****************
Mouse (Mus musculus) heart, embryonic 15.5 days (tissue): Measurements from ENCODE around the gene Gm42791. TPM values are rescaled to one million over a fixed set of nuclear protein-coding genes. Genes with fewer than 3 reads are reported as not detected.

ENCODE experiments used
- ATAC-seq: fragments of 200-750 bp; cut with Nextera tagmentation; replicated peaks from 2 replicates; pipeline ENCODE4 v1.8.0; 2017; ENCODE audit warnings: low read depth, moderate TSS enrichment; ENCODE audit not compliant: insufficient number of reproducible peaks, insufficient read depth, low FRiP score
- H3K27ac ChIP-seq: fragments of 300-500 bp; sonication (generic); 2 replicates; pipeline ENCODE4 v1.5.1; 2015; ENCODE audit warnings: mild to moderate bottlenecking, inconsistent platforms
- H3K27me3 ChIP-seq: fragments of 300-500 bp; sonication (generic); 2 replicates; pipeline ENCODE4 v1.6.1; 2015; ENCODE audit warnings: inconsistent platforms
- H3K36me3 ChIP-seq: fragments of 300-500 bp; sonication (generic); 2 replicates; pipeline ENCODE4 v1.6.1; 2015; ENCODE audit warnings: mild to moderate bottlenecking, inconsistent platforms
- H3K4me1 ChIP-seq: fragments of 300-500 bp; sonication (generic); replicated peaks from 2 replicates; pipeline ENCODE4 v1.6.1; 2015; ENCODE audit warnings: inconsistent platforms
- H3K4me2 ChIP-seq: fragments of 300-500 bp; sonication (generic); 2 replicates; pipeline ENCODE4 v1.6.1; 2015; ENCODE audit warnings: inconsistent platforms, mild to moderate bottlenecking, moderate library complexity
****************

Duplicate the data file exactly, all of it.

Mouse (Mus musculus) heart, embryonic 15.5 days (tissue): Measurements from ENCODE around the gene Gm42791. TPM values are rescaled to one million over a fixed set of nuclear protein-coding genes. Genes with fewer than 3 reads are reported as not detected.

ENCODE experiments used
- ATAC-seq: fragments of 200-750 bp; cut with Nextera tagmentation; replicated peaks from 2 replicates; pipeline ENCODE4 v1.8.0; 2017; ENCODE audit warnings: low read depth, moderate TSS enrichment; ENCODE audit not compliant: insufficient number of reproducible peaks, insufficient read depth, low FRiP score
- H3K27ac ChIP-seq: fragments of 300-500 bp; sonication (generic); 2 replicates; pipeline ENCODE4 v1.5.1; 2015; ENCODE audit warnings: mild to moderate bottlenecking, inconsistent platforms
- H3K27me3 ChIP-seq: fragments of 300-500 bp; sonication (generic); 2 replicates; pipeline ENCODE4 v1.6.1; 2015; ENCODE audit warnings: inconsistent platforms
- H3K36me3 ChIP-seq: fragments of 300-500 bp; sonication (generic); 2 replicates; pipeline ENCODE4 v1.6.1; 2015; ENCODE audit warnings: mild to moderate bottlenecking, inconsistent platforms
- H3K4me1 ChIP-seq: fragments of 300-500 bp; sonication (generic); replicated peaks from 2 replicates; pipeline ENCODE4 v1.6.1; 2015; ENCODE audit warnings: inconsistent platforms
- H3K4me2 ChIP-seq: fragments of 300-500 bp; sonication (generic); 2 replicates; pipeline ENCODE4 v1.6.1; 2015; ENCODE audit warnings: inconsistent platforms, mild to moderate bottlenecking, moderate library complexity